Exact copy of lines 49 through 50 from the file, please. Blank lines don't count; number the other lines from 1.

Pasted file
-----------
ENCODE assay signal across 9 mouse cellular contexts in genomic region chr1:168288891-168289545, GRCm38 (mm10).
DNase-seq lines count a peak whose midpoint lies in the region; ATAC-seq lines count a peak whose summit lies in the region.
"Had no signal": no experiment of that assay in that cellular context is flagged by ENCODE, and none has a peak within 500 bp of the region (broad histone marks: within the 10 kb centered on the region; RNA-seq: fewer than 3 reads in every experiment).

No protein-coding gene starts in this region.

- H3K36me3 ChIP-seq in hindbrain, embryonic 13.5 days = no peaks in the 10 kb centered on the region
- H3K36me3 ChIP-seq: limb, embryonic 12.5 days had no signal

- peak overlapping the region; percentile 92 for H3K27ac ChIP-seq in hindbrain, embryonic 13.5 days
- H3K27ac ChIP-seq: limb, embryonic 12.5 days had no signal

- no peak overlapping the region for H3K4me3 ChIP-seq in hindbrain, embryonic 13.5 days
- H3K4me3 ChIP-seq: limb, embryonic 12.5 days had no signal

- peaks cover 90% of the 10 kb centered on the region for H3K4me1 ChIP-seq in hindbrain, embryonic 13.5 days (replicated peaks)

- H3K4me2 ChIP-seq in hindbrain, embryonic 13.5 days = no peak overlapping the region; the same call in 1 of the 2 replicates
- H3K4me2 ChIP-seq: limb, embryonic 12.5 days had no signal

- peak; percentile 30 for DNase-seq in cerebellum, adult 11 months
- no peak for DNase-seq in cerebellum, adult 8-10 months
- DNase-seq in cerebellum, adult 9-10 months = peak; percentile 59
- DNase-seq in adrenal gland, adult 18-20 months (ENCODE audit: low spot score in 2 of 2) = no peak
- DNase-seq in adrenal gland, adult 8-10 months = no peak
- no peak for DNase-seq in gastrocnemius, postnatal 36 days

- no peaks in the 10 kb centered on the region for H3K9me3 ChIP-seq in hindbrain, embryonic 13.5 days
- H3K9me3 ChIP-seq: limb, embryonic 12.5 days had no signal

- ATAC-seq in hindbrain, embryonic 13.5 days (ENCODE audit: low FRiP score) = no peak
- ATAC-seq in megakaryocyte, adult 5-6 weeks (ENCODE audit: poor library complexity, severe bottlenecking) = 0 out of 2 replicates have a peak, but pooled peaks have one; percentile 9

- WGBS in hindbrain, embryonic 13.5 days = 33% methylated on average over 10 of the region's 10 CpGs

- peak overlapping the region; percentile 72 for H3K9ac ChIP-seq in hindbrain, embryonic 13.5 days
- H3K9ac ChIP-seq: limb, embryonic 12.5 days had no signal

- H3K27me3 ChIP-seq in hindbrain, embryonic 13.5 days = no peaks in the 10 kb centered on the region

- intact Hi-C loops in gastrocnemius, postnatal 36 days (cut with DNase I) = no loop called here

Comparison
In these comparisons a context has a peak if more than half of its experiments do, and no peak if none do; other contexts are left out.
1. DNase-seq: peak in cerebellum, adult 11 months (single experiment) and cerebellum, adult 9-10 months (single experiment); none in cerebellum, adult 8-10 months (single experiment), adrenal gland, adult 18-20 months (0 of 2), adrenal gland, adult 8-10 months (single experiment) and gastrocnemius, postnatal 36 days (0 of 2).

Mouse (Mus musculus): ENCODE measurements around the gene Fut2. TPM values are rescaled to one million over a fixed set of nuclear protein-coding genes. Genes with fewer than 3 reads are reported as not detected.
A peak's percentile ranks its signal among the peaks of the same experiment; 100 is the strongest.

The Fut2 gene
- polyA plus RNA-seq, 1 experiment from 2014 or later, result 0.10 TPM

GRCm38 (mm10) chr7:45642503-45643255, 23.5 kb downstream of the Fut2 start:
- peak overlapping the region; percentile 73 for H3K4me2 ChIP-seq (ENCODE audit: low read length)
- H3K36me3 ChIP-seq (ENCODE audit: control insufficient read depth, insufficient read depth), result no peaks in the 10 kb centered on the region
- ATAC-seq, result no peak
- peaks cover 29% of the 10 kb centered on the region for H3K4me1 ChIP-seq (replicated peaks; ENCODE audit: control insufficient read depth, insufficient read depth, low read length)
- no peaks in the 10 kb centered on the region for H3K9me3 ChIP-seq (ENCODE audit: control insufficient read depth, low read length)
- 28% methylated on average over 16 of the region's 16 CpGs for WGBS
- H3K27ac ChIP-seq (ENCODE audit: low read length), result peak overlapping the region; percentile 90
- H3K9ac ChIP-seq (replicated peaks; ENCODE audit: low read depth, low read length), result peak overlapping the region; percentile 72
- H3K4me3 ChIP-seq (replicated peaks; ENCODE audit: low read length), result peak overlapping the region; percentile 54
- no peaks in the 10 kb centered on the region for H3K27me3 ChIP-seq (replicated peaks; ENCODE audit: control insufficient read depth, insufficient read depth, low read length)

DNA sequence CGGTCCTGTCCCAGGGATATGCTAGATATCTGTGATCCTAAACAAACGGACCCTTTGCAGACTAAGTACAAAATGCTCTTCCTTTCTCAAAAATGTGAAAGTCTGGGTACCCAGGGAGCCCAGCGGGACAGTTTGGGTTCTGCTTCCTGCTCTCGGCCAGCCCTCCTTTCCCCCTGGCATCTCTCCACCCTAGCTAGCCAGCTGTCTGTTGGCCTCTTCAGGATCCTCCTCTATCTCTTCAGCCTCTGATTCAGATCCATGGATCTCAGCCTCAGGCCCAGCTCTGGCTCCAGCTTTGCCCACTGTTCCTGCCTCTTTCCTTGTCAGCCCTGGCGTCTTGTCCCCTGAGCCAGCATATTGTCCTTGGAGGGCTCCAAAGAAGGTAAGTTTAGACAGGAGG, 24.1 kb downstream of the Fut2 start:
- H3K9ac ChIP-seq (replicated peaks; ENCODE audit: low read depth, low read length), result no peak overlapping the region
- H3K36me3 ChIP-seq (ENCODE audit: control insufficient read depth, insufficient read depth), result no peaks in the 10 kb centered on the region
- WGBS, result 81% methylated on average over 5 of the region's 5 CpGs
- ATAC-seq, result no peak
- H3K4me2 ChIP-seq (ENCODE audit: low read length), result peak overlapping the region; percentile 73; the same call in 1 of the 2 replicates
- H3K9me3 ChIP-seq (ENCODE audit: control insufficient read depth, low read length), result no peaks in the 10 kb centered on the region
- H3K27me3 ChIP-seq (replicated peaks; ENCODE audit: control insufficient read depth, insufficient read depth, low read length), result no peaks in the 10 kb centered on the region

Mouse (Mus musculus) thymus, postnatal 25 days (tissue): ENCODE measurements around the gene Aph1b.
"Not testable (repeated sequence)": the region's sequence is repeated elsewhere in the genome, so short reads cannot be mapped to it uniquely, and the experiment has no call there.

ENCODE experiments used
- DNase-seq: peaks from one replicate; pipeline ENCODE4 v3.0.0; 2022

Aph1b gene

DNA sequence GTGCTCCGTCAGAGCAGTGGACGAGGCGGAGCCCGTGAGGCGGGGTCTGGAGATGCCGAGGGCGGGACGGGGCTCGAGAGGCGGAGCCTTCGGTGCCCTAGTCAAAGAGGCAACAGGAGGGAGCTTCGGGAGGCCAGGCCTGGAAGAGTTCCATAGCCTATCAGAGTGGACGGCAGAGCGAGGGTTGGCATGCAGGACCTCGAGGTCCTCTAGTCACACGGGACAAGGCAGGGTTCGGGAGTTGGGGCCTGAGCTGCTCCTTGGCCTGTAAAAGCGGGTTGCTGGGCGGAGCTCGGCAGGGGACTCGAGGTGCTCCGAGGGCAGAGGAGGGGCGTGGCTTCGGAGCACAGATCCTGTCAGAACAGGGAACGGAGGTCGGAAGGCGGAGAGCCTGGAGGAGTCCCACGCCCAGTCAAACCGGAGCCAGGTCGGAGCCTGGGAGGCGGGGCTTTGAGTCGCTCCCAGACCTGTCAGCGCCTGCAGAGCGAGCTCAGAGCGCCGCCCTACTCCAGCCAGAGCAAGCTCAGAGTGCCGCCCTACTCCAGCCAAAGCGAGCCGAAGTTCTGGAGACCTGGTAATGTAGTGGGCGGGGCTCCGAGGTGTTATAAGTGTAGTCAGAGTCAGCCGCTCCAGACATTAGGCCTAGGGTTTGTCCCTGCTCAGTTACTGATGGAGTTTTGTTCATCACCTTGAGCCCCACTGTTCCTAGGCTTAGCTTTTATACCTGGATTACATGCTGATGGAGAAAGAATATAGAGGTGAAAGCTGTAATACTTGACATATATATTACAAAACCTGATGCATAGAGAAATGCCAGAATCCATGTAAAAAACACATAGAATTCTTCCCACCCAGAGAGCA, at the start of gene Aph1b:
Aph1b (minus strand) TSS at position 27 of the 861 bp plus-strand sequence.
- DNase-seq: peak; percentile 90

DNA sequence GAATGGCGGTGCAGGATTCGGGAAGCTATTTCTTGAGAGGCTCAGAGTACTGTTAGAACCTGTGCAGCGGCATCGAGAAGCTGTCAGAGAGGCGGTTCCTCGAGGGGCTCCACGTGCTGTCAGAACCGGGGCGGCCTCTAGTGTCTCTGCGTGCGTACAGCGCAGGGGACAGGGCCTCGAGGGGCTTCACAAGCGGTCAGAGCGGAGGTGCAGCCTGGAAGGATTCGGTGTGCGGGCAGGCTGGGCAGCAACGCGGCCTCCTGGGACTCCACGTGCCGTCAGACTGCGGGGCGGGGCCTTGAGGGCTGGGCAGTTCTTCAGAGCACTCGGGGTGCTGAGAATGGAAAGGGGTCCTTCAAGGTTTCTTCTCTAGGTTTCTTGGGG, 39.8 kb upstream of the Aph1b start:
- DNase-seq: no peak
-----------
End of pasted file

- H3K36me3 ChIP-seq (ENCODE audit: control insufficient read depth, insufficient read depth), result no peaks in the 10 kb centered on the region
- WGBS, result 81% methylated on average over 5 of the region's 5 CpGs